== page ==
Taunton man among 21 alleging sexual abuse by former Red Sox clubhouse manager

A Taunton man and 20 others are demanding justice from the Boston Red Sox and three other MLB teams, after they said they were victims of sexual assault by an ousted clubhouse manager.

According to Mitchell Garabedian, the lawyer representing the 21 men, the allegations against Donald Fitzpatrick span from 1967 up until 1991 when he was fired from his position with the club.

The assaults, according to Garabedian, took place at Fenway Park, the Red Sox facility in Florida, Baltimore, Kansas City, and in little leagues in Massachusetts.

The victims’ ages range from 45 to 66 years-old.

“What he did was open and notorious. He would abuse in the clubhouse. He would abuse in the dugout. He would abuse in workout areas when the players weren’t around,” he said. “Players told my clients, stay away from Donald Fitzpatrick, stay away from him. It was an open secret.”

Fitzpatrick ended up pleading guilty to four counts of attempted sexual battery in 2002, and later died in 2005.

Garabedian is demanding $5 million for each of his victims.

He said the Red Sox, Orioles, and Athletics, who once played in Kansas City, have remained silent. He said the Royals told him they “will not resolve the claims,” according to Garabedian.

“They’re re-victimizing these individuals, these courageous sexual abuse victims by staying silent and doing nothing,” he said. “21 sexual abuse victims of Donald Fitzpatrick, 15 are of color.”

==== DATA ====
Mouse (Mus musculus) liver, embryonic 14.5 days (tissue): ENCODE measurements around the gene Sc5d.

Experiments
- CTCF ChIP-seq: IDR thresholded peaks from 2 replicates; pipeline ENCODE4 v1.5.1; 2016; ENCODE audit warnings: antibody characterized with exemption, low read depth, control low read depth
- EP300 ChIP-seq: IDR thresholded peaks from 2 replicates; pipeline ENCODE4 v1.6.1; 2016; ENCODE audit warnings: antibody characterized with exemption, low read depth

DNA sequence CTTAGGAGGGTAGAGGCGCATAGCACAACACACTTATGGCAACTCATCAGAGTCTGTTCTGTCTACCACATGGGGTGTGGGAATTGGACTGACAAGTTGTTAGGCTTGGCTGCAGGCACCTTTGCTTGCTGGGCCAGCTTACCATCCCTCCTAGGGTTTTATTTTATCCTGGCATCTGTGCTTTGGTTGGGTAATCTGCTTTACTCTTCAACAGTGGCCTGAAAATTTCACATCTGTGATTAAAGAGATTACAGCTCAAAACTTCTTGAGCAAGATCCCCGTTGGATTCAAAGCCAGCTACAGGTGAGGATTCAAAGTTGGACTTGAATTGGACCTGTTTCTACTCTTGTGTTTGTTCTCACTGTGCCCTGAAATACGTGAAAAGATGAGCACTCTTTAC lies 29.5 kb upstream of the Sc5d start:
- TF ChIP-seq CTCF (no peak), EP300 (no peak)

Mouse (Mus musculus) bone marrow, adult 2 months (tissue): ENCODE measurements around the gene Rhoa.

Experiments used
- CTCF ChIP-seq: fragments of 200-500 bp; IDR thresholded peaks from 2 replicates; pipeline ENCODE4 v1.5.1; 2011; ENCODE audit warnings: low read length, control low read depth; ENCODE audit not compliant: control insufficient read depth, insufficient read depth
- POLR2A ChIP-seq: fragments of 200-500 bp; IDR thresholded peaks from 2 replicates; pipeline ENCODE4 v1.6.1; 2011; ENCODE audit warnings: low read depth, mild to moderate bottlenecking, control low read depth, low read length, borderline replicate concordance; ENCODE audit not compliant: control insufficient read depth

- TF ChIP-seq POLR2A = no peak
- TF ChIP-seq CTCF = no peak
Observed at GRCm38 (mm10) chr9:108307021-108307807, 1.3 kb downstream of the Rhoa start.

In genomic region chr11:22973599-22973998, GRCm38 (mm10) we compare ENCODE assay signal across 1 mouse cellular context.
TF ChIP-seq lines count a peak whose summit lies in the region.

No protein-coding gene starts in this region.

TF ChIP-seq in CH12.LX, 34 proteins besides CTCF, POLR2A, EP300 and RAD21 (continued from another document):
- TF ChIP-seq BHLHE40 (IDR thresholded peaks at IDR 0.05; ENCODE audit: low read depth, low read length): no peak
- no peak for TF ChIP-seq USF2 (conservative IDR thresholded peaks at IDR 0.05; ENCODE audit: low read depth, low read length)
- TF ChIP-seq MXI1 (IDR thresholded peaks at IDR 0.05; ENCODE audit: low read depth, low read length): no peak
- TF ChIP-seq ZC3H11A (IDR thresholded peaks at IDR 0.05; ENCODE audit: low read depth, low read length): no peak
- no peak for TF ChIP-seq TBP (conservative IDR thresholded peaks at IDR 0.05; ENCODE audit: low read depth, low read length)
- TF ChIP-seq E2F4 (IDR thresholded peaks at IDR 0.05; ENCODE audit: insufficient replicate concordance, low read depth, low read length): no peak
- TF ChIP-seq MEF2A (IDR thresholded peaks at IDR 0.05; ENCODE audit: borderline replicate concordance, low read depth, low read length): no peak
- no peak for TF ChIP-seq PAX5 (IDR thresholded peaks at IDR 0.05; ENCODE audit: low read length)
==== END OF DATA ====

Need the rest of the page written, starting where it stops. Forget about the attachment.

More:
Charles Crawford from Taunton said he was sexually assaulted twice by Fitzpatrick when he got a job at Fenway when he was 16 as a clubhouse attendant.

“Once when I asked for a ball in a private locker room off inside the locker room, inside the clubhouse where the other players were but he’s the only one who had the key,” Crawford recounted in a Zoom press conference Wednesday. “[Fitzpatrick said] come in to help for the west coast trip, and I was sexually assaulted in the bathroom that led to the dugout.”

Crawford believes the Red Sox need to do more so justice can be served.

“Something has to be done about it. I’m not going to give up. I’ll keep speaking out for other kids,” he said. “For this organization that’s supposed to be about kids and caring, I mean it’s a disgrace how they treated us.”

When contacted by The Associated Press, Daniel Goldberg, an attorney for the Red Sox, re-issued a statement the team released in 2017, noting that Fitzpatrick pleaded guilty to criminal charges under the team’s previous ownership.

“The Red Sox have always viewed the actions — which date back as long as six decades ago — of Mr. Fitzpatrick as abhorrent,” the team statement says. “When the team, under prior ownership became aware of the allegations against Mr. Fitzpatrick in 1991, he was promptly relieved of his duties.”

This story contains information from the Associated Press.

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